"I learned the valuable asset of controlled aggression,'' the White Sox general manager said Friday. "As a football-mentality type guy I didn't know how to translate my aggressiveness into a sport where you have to back off and have kind of a controlled aggression. It wasn't until Cito Gaston pointed something out that it clicked.''
"It worked,'' Williams said, smiling. "But by the time I got it, it was too late. I was relegated to the bench.''
Entering his 12th season as GM, Williams still follows that philosophy at work — which might explain why I have detected so much controlled aggression as the Sox describe what makes 2012 most different. It now comes in the form of restrained enthusiasm.
Listen closely and you will hear everyone from Williams to Paul Konerko eagerly compliment what manager Robin Ventura is but carefully avoid adding the unspoken reality that he represents everything predecessor Ozzie Guillen isn't. Specific praise for Ventura's consistent personality veils indirect criticism of Guillen, but it's there, under the surface, whether the Sox realize it or not.
"It's a humble environment, a positive environment but one of confidence,'' Williams said. "A good atmosphere.''
It has been awhile since anybody associated those adjectives with the Sox dugout.
Konerko unwittingly struck a similar contrast when asked the most noticeable thing about Ventura the manager.
"It's all baseball,'' Konerko said.
An undeniably pleasant vibe during a surprisingly solid first week reflects that emphasis. Any explanation why the Sox haven't looked like the 95-loss team many expected starts from the shoulders up. Baseball is too much a thinking man's game for players to waste time worrying what their manager will do or say next. Anxiety accumulates.
An inactive offseason Williams called "boring'' because of payroll restrictions returned basically the same players who lost 83 games but so far carry themselves differently. When Williams predicted bounce-back seasons from Adam Dunn and Alex Rios, for example, he based it on mental more than physical reasons. Why?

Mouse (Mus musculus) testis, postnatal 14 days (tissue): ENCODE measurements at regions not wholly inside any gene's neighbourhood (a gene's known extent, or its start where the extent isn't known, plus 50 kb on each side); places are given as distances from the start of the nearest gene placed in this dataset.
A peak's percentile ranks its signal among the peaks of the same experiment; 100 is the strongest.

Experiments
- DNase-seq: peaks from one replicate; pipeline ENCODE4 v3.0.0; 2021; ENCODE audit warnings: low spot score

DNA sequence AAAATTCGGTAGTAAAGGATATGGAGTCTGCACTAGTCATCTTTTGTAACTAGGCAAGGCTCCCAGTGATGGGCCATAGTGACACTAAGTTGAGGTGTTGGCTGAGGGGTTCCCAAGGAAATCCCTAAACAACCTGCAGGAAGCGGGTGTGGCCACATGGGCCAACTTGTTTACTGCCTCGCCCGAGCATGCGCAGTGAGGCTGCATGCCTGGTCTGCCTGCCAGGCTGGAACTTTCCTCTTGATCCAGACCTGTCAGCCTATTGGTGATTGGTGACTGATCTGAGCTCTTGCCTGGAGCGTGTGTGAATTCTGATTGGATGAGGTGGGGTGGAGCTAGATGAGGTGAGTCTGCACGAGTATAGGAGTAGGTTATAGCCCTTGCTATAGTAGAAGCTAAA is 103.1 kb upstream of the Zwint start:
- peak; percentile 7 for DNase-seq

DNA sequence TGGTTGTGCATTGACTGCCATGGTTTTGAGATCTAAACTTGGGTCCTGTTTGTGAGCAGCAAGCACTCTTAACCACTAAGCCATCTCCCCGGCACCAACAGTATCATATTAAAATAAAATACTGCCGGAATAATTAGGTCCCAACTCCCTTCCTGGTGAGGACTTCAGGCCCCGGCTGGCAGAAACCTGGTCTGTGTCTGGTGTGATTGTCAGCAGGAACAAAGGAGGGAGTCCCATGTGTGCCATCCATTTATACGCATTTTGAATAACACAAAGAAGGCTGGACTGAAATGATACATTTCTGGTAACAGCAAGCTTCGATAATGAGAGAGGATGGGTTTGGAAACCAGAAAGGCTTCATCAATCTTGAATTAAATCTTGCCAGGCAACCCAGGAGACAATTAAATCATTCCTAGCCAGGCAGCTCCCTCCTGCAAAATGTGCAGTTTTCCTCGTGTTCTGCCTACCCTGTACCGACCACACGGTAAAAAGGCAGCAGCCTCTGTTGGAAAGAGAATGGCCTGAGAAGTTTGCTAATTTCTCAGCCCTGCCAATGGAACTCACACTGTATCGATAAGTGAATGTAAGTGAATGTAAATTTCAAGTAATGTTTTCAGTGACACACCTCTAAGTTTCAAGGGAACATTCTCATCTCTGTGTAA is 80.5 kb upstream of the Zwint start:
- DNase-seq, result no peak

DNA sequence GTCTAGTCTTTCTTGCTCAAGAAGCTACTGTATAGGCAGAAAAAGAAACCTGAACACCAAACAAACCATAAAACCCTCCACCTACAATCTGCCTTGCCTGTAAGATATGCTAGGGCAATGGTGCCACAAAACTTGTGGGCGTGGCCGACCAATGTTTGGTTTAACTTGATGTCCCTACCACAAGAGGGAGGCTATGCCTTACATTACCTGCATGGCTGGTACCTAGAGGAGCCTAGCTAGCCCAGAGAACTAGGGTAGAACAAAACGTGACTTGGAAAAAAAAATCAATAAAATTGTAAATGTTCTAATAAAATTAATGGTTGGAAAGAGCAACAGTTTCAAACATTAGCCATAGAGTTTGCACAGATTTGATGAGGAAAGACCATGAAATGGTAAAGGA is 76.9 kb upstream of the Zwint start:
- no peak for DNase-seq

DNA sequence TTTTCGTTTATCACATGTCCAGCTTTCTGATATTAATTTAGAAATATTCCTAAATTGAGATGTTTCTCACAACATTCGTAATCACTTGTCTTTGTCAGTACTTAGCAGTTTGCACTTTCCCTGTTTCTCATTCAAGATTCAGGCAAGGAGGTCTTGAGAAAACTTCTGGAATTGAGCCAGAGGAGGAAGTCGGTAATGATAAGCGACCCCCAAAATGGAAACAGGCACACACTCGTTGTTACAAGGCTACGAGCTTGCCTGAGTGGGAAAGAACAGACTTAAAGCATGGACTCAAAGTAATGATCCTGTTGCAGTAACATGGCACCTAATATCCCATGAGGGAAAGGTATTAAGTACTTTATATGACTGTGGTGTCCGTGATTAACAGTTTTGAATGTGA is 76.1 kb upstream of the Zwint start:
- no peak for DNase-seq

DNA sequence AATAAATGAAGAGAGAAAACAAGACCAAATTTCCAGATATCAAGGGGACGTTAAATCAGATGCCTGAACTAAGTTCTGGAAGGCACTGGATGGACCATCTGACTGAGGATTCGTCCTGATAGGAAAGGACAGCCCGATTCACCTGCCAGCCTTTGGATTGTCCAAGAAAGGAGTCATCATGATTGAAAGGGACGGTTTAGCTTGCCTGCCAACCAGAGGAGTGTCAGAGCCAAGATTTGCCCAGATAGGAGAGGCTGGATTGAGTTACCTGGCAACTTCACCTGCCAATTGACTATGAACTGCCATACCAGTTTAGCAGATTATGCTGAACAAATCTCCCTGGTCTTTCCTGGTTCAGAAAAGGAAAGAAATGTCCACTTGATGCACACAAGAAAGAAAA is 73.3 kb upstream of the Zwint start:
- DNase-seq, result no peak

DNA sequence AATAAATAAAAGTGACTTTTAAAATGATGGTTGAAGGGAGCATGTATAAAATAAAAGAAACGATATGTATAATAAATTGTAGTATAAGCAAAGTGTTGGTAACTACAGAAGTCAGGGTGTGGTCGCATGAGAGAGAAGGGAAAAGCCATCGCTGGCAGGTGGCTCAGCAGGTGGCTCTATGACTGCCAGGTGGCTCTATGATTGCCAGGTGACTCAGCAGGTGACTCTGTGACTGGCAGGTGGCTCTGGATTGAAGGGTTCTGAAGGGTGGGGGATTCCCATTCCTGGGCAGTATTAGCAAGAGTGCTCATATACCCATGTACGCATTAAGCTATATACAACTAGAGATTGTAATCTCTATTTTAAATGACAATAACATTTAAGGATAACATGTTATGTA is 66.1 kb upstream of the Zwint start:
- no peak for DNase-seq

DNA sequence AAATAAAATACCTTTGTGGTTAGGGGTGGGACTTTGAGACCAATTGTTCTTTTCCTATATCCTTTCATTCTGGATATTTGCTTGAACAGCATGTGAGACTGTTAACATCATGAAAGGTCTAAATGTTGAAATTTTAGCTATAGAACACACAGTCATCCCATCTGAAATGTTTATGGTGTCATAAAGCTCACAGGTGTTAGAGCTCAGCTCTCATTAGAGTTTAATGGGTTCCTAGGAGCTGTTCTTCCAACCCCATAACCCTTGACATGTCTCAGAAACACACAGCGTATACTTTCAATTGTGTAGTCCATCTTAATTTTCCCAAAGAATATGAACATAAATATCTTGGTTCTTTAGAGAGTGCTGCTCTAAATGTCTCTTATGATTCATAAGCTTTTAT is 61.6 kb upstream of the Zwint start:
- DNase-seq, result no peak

"They will benefit No. 1 from their own minds,'' Williams said. "Sometimes a different voice helps trigger something different in a guy.''
Interpretation: A freer Dunn no longer has to wonder how much a manager who took pride in calling out players publicly will support him. Neither does Rios or Jake Peavy or Dayan Viciedo or the young power pitchers in the bullpen whose confidence could have become casualties of Guillen's mouth. Negative rants are out; positive reinforcement is in. Fresh air revived the Sox from Ozzie fatigue.
Not a soul at The Cell dares to hint at the notion of addition by subtraction. But you would have to be tone-deaf not to hear the Sox sounding like a team that believes improved harmony will lead to more victories. In the role of maestro is Ventura.
"He has such a humbleness blended with a confidence you don't find very often that people gravitate toward,'' Williams said of Ventura. "When you are like that and not pushing people away with their opinions, you're going to get the breadth of their knowledge.''
When you are like that and not pushing people away with their opinions. Sound like anybody Williams knows?
Yet, to his credit, the only time Williams has mentioned Guillen by name recently came expressing compassion for what the Marlins manager has endured after drawing a five-game suspension. Even more than Sox players, Williams dutifully resists revisiting the past and welcomes the focus shifting back to baseball after two years of overblown drama.
Mentally, Williams has moved on from the Guillen experience so much that he has explored giving Twitter another try to promote the Sox's community efforts. Physically, he plans to spend Ventura's first season being more visible scouting minor leaguers than talking about his major league team. Participating in a splashy shoe commercial seems an odd thing to do for a guy hoping to lower his profile but Williams committed himself to staying out of Ventura's way.
"It's important to understand I'm not a person to stand over somebody's shoulder and dictate how they do their job,'' Williams said. "When you're managing personnel you hire them for a job and let them do that job.''
Theoretically, changing managers didn't make Williams' job any easier. But most days I bet it feels that way.